Osama bin Laden is dead. Discuss.
May 5, 2011
Late Sunday night, while perusing Facebook, a friend on Facebook updated her status to announce that Osama bin Laden was dead. It took a few seconds to confirm the news on CNN, and by the time I refreshed the screen, her status had changed once again.
This time, she posted a prayer.
“O God, it is your will to hold both heaven and earth in a single peace,” she wrote. “Let the design of your great love shine on ... the waste of our wraths and sorrows, and give peace to your church, peace among nations, peace in our homes, and peace in our hearts; through your Son, Jesus Christ our Lord. Amen.”
For hours, as the details of bin Laden’s death emerged, dozens and dozens of Facebook friends chimed in to share news and, moreover, their candid thoughts.
Relief. Satisfaction. Jubilation. Anger. Worry. And a certain mournfulness that left more than a few people struggling to find the “proper” context for what was happening.
Many people mentioned the names of loved ones who perished on 9/11 or in the armed forces in Afghanistan and Iraq, in a sort of litany of remembrance.
There were also variations of “Got him!” “Good riddance!” “Hallelujah!” and “Payback’s a bitch!”
Soon after, though, more nuanced and thoughtful comments began appearing.
“God would not allow the angels to join in the song of the Children of Israel after they crossed the Red Sea saying, ‘My creatures are floating in the sea, and you want to sing?’” wrote a Lutheran minister. “Even the worst of the worst are children of God. Let us continue to pray for peace.”
A journalist added the first of many quotes from Martin Luther King Jr. that appeared in dozens of status updates in the hours and days following the news: “There is some good in the worst of us and some evil in the best of us. When we discover this, we are less prone to hate our enemies.”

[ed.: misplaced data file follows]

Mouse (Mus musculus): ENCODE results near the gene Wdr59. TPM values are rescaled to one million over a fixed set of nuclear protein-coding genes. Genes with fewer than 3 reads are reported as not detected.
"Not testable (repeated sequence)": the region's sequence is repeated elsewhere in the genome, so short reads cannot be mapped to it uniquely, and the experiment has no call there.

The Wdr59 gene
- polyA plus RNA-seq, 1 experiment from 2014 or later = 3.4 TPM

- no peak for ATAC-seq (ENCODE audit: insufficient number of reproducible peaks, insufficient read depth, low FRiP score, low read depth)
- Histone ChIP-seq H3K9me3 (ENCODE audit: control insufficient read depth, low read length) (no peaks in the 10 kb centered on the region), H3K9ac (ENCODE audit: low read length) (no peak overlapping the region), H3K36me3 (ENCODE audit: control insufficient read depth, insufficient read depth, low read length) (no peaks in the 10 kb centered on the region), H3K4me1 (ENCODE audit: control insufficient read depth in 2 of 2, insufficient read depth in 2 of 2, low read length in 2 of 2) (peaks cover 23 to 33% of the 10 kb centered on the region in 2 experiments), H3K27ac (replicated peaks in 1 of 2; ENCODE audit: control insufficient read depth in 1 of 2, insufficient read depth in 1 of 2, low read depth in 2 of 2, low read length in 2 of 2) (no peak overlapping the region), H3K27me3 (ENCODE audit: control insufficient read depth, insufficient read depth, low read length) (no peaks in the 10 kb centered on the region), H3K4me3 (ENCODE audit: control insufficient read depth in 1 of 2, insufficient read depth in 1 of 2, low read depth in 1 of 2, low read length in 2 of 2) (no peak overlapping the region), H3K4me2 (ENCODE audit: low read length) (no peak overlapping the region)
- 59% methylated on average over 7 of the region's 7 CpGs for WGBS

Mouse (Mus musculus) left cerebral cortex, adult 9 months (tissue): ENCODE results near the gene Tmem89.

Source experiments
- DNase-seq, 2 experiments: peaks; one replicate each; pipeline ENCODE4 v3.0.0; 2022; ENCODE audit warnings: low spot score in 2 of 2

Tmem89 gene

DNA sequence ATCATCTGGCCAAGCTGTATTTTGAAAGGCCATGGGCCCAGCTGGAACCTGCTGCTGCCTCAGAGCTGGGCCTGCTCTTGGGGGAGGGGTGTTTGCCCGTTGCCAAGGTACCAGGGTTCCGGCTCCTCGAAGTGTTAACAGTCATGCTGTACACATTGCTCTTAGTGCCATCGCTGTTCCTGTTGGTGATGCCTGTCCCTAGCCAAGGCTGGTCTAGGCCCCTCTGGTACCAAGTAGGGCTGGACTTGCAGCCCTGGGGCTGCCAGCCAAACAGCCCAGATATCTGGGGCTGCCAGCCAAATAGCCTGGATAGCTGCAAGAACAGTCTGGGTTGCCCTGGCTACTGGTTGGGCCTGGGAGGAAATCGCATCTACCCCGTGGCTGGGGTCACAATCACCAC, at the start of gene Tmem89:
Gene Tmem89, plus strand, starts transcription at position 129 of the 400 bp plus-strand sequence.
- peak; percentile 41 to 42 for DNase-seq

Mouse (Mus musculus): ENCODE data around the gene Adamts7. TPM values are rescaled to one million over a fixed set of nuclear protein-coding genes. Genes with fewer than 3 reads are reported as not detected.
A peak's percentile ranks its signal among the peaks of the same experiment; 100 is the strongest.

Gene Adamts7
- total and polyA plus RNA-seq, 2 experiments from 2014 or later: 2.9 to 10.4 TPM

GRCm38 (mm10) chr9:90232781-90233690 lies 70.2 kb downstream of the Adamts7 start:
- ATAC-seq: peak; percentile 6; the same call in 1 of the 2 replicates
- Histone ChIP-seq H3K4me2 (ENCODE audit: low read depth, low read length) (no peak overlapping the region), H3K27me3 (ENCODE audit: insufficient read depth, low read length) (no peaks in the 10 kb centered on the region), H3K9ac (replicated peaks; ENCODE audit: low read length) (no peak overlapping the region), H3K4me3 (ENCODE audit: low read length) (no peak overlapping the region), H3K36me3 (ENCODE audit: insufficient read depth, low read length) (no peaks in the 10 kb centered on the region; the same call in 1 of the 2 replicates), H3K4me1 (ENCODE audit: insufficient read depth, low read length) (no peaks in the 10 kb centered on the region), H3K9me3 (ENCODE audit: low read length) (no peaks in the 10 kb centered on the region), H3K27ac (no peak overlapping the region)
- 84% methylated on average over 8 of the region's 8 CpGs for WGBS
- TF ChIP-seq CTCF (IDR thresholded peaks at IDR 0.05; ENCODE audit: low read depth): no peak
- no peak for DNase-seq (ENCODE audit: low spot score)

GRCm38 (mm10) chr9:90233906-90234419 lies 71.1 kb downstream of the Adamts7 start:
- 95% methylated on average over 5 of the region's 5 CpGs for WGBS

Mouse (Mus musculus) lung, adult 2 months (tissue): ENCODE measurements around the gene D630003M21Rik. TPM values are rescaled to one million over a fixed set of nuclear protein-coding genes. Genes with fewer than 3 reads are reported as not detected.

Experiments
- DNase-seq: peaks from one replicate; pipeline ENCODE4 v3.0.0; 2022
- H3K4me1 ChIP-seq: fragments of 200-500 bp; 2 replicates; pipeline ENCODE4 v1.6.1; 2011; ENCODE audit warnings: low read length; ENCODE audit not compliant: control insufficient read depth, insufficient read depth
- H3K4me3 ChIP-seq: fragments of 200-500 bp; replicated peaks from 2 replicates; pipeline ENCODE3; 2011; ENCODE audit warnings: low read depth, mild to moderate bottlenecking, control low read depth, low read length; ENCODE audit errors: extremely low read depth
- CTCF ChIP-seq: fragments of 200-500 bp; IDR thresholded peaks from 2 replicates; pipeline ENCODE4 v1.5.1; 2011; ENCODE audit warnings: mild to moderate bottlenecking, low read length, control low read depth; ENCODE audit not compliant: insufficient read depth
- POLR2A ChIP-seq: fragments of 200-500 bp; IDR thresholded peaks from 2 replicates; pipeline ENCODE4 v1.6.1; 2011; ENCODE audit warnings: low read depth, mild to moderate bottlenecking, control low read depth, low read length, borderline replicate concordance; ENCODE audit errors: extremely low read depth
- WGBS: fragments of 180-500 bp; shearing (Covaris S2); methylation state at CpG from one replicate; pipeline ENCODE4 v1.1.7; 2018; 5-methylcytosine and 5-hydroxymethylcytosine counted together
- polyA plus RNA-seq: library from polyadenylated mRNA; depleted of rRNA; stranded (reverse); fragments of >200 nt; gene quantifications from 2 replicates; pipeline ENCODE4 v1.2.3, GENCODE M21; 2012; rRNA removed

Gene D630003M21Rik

And then came the Scripture references, some of them starkly conflicting.
“Do not rejoice when your enemy falls, and do not let your heart be glad when he stumbles.” (Proverbs 24:17)
“When it goes well with the righteous, the city rejoices, and when the wicked perish there are shouts of gladness.” (Proverbs 11:10)
“As surely as I live, says the Sovereign Lord, I take no pleasure in the death of wicked people. I only want them to turn from their wicked ways so they can live. Turn, turn from your evil ways!” (Ezekiel 33:11)
“This is what the Lord Almighty says: ‘I will punish the Amalekites for what they did to Israel when they waylaid them as they came up from Egypt. Now go, attack the Amalekites and totally destroy all that belongs to them. Do not spare them; put to death men and women, children and infants, cattle and sheep, camels and donkeys.’” (1 Samuel 15: 2-3)
One person seemed to reflect the spiritual/existential conundrum that so many others are wrestling with in the wake of bin Laden’s death: “There is a fine line between rejoicing in the destruction of a human being, and celebrating victory and justice,” he said. “Where that line is ... I have no idea.”
Is what we are feeling and thinking “right” in God’s eyes?
What would Jesus say or do? Would he celebrate the vanquishing of an evildoer, or would he mourn the death of a lost sheep?
Can God forgive bin Laden for the atrocities he committed on 9/11 and since? Should we? Can we?
As the world waited to see whether U.S. officials would release photographic evidence of bin Laden’s corpse, the spiritual grappling continued with little consensus.
One outcome, however, was imminently clear: There are many people who feel a renewed sense of community, the kind wrought by sharing a traumatic and historic experience together in a virtual place that somehow, at least occasionally, feels strangely like hallowed ground.
More than a shouting match or purely intellectual exchange of opinion about bin Laden’s demise, Facebook became a forum for authentic spiritual examination. It was fascinating ― and heartening ― to watch hearts and minds transform in real time as they responded to the shared thoughts of friends and acquaintances on Facebook.
For many of us, Facebook is a “Third Place,” a virtual gathering place where everyone knows our name and our story. It’s a place where we create, for better or for worse, an ongoing story together.
For people of faith, Facebook can be a very real sacred space, even ― or perhaps most especially ― in difficult times.
While we may feel uncomfortable or unjust thanking God for the death of a moral monster like bin Laden, surely we can give thanks for the grace that makes even a modicum of beauty out of ugly things.